Is sealant application a complicated procedure?

Sealants are easy for your dentist or dental hygienist to apply, and it takes only a few minutes to seal each tooth. The teeth that will be sealed are cleaned. Then the chewing surfaces are roughened with an etching solution to help the sealant adhere to the tooth. The sealant is then “painted” onto the tooth enamel, where it bonds directly to the tooth and hardens. Sometimes a special curing light is used to help the sealant harden.

The only difficult aspects of sealant application are the bad taste of the materials used and the need to keep the tooth dry.  If a child is very cooperative, the sealant can be applied without his or her ever tasting the materials.  There is no pain associated with the application of a sealant.  

Sealants are just for kids, right? 

The likelihood of developing pit and fissure decay begins early in life, so children and teenagers are obvious candidates. Children typically do not have the manual dexterity necessary to adequately clean their teeth, so they are at a higher risk of developing cavities.  Adults can benefit from sealants as well.  An easy way to determine where a sealant would be most beneficial for an adult is to look for dark stains in the pits and grooves of the teeth.  A deep crevice that is accumulating stain which cannot be removed by brushing is a high-risk area for a cavity to start.  If it is collecting stain, it is also collecting bacteria.  Over a period of time, the bacteria is very likely to start damaging the enamel surface, leading to a cavity.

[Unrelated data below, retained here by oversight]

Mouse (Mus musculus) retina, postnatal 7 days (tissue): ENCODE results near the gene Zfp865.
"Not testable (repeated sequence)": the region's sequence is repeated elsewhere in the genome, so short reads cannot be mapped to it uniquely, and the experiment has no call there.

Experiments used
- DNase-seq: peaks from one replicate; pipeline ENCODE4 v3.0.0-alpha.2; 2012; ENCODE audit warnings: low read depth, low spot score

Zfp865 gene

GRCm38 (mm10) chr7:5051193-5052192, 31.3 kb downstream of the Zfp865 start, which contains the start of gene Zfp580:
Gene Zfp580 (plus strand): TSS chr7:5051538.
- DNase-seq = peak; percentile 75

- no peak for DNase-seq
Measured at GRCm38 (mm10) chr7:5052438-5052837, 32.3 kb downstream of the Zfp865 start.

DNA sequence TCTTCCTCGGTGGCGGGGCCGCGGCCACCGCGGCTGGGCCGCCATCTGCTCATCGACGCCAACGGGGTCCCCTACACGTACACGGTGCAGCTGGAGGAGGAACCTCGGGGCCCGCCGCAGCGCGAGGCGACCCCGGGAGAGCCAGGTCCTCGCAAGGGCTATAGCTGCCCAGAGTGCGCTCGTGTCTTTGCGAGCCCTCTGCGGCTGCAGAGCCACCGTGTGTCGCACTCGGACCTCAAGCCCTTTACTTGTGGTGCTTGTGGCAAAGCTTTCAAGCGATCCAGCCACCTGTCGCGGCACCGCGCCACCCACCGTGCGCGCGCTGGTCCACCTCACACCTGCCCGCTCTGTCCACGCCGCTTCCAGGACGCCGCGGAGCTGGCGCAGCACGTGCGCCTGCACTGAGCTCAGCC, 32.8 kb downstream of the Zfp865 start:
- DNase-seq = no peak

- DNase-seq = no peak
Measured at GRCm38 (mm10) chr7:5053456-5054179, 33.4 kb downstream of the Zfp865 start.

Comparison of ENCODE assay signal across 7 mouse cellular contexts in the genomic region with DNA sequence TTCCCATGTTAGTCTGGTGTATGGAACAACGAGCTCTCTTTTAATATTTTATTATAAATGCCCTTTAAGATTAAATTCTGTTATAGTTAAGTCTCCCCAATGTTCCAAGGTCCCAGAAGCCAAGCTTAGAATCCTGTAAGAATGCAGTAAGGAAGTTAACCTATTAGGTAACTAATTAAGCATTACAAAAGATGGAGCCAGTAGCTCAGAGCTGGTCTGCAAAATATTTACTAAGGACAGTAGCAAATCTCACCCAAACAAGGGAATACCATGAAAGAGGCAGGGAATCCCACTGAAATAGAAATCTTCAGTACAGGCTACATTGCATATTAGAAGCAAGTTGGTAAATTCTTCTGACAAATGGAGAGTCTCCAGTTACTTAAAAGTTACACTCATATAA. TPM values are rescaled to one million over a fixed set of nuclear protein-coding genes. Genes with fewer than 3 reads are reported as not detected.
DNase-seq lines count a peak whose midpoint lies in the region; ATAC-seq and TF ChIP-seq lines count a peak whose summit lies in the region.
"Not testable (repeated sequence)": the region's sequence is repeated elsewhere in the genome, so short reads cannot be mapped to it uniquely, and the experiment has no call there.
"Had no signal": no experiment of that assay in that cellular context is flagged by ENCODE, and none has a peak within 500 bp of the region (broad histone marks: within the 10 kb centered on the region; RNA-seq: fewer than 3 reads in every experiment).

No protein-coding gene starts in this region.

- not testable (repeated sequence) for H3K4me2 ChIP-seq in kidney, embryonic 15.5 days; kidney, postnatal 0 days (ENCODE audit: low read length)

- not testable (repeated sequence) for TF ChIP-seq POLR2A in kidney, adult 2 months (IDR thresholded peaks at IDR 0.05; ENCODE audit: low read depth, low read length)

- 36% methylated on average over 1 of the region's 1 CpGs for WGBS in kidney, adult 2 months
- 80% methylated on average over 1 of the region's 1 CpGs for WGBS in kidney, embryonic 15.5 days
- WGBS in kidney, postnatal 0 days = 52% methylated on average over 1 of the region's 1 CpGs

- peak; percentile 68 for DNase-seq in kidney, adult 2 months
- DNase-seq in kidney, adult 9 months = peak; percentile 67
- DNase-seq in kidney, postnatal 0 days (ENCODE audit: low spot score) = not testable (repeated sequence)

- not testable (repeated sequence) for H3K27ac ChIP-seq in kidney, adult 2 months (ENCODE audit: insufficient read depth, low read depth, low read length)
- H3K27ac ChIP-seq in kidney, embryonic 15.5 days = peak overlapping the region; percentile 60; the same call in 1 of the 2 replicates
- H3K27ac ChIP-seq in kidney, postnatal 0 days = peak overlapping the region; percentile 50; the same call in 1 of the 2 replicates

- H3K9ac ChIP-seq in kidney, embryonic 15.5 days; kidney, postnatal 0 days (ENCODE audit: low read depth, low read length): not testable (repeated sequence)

“CDC Promotes Dental Sealants in New Report

According to a new U.S. Centers for Disease Control and Prevention (CDC) Vital Signs report, dental sealants are an extremely effective intervention for preventing most of the cavities children get in their permanent back teeth, but the majority of children still don’t have them. The report also found that children from low-income families, who are at increased risk for cavities, are less likely than children from higher-income families to have dental sealants. Increasing sealant use prevalence could substantially reduce untreated decay, associated problems, and dental treatment costs, the CDC report concludes.